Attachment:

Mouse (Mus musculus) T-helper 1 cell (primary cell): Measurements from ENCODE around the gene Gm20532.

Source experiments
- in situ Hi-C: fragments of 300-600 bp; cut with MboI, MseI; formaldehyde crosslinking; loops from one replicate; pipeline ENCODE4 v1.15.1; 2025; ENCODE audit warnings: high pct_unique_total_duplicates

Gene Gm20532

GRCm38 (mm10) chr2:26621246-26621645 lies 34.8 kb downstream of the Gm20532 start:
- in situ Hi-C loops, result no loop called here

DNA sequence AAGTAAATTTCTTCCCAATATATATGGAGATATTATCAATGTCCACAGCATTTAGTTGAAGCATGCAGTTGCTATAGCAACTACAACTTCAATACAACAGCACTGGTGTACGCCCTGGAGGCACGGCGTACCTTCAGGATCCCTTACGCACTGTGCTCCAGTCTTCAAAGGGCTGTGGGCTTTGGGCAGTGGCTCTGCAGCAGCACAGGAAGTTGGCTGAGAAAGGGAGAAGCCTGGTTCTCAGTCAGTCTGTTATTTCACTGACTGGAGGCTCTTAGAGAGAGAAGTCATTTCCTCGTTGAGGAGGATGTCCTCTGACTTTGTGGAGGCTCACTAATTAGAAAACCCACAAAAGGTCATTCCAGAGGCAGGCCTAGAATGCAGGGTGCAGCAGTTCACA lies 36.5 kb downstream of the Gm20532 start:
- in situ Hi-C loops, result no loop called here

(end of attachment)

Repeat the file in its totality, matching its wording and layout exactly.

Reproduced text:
Mouse (Mus musculus) T-helper 1 cell (primary cell): Measurements from ENCODE around the gene Gm20532.

Source experiments
- in situ Hi-C: fragments of 300-600 bp; cut with MboI, MseI; formaldehyde crosslinking; loops from one replicate; pipeline ENCODE4 v1.15.1; 2025; ENCODE audit warnings: high pct_unique_total_duplicates

Gene Gm20532

GRCm38 (mm10) chr2:26621246-26621645 lies 34.8 kb downstream of the Gm20532 start:
- in situ Hi-C loops, result no loop called here

DNA sequence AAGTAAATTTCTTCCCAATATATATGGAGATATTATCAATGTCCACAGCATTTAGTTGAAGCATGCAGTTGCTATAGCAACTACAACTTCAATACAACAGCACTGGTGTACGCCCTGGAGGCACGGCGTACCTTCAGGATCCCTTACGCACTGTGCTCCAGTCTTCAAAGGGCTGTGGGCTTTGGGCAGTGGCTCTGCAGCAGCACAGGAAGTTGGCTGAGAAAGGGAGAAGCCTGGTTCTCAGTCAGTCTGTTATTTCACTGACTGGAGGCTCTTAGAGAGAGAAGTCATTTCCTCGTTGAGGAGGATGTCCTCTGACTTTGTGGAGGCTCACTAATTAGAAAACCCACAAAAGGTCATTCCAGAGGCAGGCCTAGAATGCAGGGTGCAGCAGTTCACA lies 36.5 kb downstream of the Gm20532 start:
- in situ Hi-C loops, result no loop called here